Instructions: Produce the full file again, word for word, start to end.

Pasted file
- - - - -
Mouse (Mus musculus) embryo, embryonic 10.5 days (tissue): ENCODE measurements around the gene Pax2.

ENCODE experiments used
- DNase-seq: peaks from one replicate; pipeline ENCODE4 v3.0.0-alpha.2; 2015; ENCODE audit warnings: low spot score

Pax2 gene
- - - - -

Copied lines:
Mouse (Mus musculus) embryo, embryonic 10.5 days (tissue): ENCODE measurements around the gene Pax2.

ENCODE experiments used
- DNase-seq: peaks from one replicate; pipeline ENCODE4 v3.0.0-alpha.2; 2015; ENCODE audit warnings: low spot score

Pax2 gene